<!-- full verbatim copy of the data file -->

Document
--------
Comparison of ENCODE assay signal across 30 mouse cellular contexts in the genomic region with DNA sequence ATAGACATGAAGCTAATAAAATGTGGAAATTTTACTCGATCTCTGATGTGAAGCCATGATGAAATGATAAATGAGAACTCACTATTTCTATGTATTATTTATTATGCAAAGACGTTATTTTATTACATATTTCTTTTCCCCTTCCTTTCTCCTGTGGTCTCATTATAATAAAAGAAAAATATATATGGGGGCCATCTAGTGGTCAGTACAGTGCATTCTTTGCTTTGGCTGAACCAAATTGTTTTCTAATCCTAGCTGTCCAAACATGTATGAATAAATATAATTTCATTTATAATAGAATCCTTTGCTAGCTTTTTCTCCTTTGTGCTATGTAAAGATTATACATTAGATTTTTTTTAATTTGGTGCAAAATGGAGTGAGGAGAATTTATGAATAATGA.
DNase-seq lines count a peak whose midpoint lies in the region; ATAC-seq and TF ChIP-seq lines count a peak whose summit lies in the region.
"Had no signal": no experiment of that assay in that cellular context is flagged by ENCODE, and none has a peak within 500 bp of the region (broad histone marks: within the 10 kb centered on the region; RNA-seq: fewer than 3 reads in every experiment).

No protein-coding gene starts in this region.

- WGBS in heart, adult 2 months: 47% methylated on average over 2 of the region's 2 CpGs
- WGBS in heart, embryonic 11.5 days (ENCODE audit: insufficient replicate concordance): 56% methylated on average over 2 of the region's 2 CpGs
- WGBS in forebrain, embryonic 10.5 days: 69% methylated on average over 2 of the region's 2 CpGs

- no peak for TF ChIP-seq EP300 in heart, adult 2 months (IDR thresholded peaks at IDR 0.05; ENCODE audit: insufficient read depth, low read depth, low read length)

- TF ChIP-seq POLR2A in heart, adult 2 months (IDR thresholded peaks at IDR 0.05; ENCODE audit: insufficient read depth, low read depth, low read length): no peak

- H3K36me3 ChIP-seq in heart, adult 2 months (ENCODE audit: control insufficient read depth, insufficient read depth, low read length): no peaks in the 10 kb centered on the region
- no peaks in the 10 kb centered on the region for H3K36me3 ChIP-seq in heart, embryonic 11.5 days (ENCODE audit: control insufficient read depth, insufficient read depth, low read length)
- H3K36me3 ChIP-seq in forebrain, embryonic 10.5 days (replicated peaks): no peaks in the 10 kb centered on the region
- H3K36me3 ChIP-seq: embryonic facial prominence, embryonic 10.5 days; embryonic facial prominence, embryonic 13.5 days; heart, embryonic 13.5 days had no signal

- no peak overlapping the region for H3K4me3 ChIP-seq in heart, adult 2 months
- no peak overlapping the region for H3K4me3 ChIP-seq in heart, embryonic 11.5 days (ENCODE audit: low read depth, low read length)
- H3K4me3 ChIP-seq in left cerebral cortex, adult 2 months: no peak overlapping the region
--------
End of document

Comparison of ENCODE assay signal across 30 mouse cellular contexts in the genomic region with DNA sequence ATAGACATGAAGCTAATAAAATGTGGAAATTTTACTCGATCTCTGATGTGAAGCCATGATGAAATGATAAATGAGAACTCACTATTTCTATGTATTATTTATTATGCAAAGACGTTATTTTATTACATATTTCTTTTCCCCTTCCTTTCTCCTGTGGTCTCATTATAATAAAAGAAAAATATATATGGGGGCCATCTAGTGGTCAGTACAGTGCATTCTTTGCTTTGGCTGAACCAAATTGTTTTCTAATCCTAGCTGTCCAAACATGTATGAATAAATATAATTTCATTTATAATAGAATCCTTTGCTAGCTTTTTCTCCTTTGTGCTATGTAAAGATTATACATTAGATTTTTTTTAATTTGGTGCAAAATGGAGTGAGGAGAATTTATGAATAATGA.
DNase-seq lines count a peak whose midpoint lies in the region; ATAC-seq and TF ChIP-seq lines count a peak whose summit lies in the region.
"Had no signal": no experiment of that assay in that cellular context is flagged by ENCODE, and none has a peak within 500 bp of the region (broad histone marks: within the 10 kb centered on the region; RNA-seq: fewer than 3 reads in every experiment).

No protein-coding gene starts in this region.

- WGBS in heart, adult 2 months: 47% methylated on average over 2 of the region's 2 CpGs
- WGBS in heart, embryonic 11.5 days (ENCODE audit: insufficient replicate concordance): 56% methylated on average over 2 of the region's 2 CpGs
- WGBS in forebrain, embryonic 10.5 days: 69% methylated on average over 2 of the region's 2 CpGs

- no peak for TF ChIP-seq EP300 in heart, adult 2 months (IDR thresholded peaks at IDR 0.05; ENCODE audit: insufficient read depth, low read depth, low read length)

- TF ChIP-seq POLR2A in heart, adult 2 months (IDR thresholded peaks at IDR 0.05; ENCODE audit: insufficient read depth, low read depth, low read length): no peak

- H3K36me3 ChIP-seq in heart, adult 2 months (ENCODE audit: control insufficient read depth, insufficient read depth, low read length): no peaks in the 10 kb centered on the region
- no peaks in the 10 kb centered on the region for H3K36me3 ChIP-seq in heart, embryonic 11.5 days (ENCODE audit: control insufficient read depth, insufficient read depth, low read length)
- H3K36me3 ChIP-seq in forebrain, embryonic 10.5 days (replicated peaks): no peaks in the 10 kb centered on the region
- H3K36me3 ChIP-seq: embryonic facial prominence, embryonic 10.5 days; embryonic facial prominence, embryonic 13.5 days; heart, embryonic 13.5 days had no signal

- no peak overlapping the region for H3K4me3 ChIP-seq in heart, adult 2 months
- no peak overlapping the region for H3K4me3 ChIP-seq in heart, embryonic 11.5 days (ENCODE audit: low read depth, low read length)
- H3K4me3 ChIP-seq in left cerebral cortex, adult 2 months: no peak overlapping the region